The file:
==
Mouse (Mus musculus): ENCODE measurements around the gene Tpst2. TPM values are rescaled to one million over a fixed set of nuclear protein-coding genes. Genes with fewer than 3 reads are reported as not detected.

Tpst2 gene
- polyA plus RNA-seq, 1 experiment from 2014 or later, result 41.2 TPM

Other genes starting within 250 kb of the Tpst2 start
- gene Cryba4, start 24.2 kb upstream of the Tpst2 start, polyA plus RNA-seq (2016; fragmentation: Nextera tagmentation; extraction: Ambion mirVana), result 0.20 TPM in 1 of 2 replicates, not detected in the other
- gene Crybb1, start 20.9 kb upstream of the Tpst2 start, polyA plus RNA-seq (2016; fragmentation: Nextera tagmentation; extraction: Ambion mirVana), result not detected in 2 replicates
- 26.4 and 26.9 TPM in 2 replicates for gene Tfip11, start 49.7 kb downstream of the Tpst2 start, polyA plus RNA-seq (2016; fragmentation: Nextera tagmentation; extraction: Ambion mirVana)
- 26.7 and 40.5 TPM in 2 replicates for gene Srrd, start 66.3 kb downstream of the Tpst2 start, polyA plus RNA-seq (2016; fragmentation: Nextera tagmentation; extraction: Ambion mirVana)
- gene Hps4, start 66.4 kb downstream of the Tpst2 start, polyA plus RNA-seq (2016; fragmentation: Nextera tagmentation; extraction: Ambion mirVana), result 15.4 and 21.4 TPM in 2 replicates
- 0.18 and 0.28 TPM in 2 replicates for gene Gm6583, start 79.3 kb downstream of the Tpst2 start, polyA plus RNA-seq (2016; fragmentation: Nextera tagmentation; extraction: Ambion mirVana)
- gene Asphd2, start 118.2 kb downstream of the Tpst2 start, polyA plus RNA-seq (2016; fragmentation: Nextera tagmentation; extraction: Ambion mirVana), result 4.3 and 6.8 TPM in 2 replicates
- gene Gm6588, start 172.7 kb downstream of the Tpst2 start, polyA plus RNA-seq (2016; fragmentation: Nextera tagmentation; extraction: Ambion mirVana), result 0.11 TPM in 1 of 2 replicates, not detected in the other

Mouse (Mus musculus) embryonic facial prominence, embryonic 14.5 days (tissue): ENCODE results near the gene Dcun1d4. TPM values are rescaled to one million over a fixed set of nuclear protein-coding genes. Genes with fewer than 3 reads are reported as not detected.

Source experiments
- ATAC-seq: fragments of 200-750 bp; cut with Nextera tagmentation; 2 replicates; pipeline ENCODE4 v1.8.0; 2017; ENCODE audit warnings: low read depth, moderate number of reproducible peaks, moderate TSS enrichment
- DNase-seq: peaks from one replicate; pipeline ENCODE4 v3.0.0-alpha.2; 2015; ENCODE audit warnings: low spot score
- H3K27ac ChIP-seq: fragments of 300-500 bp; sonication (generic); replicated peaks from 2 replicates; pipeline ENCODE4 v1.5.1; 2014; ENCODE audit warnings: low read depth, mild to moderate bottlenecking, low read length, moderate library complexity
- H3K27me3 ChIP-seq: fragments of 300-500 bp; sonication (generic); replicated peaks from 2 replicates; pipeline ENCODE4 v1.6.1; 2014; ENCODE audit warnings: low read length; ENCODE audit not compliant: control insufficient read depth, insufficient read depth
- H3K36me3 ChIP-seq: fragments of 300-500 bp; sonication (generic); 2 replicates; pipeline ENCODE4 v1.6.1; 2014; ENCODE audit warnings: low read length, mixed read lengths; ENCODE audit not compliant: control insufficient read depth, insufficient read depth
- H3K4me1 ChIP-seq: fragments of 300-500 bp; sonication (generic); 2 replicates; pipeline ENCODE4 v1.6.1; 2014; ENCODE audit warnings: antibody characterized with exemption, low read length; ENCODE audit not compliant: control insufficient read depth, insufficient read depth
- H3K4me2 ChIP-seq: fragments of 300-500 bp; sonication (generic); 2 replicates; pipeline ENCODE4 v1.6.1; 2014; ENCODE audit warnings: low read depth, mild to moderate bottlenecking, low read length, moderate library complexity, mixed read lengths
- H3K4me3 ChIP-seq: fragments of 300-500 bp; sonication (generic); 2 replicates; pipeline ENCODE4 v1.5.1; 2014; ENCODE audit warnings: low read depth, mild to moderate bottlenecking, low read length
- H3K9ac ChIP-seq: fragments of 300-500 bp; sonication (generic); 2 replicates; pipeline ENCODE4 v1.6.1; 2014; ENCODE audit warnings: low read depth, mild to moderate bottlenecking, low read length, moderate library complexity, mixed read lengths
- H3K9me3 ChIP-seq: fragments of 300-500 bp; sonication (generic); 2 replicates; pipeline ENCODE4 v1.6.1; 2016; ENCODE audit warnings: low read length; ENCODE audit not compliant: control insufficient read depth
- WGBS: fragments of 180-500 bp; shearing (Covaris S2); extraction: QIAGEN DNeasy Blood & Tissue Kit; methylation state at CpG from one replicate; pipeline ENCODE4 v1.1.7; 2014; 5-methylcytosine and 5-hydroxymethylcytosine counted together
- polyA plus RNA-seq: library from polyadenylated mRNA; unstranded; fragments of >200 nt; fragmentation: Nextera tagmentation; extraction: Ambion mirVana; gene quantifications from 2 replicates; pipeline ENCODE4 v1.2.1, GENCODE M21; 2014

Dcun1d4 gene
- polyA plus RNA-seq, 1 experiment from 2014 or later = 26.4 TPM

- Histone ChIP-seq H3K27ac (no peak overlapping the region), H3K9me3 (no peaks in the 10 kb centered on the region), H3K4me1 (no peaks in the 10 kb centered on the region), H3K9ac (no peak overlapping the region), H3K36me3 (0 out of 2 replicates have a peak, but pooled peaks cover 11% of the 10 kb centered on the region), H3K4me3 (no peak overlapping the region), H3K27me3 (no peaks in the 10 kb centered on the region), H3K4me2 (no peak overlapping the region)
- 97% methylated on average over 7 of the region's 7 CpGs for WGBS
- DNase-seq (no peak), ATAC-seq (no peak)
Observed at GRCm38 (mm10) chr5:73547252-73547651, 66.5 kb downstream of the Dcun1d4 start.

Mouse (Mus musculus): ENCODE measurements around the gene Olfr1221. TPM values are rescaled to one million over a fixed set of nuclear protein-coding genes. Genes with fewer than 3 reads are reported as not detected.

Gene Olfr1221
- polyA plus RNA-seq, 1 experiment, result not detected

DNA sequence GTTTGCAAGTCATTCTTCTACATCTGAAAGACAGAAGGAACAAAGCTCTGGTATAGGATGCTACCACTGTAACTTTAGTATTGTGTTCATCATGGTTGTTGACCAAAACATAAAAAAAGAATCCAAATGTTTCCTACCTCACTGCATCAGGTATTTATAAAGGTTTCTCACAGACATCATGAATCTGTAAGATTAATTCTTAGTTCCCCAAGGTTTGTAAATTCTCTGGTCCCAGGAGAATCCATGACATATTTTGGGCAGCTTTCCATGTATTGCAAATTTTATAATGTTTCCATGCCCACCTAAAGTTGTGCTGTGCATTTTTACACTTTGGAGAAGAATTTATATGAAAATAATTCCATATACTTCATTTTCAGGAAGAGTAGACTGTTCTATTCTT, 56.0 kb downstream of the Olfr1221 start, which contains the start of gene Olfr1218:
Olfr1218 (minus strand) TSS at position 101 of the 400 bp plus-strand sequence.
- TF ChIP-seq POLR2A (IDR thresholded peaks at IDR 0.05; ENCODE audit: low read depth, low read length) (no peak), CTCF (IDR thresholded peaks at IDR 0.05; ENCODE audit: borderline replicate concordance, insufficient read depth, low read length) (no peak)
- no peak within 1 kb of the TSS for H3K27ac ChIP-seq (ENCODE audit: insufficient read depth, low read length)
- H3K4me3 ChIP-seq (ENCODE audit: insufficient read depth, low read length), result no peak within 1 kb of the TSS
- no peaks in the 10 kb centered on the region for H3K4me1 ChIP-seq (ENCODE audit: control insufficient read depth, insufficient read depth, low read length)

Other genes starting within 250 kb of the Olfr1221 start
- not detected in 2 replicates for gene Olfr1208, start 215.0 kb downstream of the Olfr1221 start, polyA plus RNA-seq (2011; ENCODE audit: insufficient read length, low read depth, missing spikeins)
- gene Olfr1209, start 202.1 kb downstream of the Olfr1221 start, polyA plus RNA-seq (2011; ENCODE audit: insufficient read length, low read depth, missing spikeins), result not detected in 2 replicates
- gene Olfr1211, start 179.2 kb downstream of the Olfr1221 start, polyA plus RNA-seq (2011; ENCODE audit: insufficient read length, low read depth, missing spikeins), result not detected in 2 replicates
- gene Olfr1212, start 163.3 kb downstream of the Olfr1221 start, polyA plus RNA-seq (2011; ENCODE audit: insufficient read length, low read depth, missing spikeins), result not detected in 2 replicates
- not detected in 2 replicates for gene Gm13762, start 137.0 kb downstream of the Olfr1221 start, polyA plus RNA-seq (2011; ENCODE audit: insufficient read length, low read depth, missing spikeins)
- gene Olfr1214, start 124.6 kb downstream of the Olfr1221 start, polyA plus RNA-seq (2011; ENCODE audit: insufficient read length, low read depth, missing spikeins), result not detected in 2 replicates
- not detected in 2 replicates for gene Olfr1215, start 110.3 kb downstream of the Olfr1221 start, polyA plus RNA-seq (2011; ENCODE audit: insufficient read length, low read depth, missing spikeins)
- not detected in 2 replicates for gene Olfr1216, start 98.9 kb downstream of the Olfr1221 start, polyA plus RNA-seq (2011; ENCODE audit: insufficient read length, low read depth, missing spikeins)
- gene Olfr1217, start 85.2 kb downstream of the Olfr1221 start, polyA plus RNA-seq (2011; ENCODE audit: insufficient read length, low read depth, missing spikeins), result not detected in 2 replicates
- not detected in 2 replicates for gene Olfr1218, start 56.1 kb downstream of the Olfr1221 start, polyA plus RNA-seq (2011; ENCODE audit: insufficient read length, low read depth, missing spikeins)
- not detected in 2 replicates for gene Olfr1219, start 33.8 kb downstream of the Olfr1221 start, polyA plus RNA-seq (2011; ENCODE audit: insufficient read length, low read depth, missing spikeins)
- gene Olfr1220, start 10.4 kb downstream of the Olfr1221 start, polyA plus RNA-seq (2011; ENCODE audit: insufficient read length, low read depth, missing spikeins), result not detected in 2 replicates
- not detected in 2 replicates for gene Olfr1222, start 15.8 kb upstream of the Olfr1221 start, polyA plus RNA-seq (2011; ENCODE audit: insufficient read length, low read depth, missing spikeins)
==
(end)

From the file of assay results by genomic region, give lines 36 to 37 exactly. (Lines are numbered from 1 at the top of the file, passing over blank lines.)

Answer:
DNA sequence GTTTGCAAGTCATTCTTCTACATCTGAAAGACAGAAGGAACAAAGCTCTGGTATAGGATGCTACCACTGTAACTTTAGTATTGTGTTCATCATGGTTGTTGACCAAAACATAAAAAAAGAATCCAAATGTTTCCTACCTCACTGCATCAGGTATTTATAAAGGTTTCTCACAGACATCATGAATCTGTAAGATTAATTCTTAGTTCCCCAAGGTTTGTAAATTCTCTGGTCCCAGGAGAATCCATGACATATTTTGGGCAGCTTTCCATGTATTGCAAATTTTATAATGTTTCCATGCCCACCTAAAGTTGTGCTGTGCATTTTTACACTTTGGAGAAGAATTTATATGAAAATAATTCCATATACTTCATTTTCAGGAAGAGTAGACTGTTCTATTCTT, 56.0 kb downstream of the Olfr1221 start, which contains the start of gene Olfr1218:
Olfr1218 (minus strand) TSS at position 101 of the 400 bp plus-strand sequence.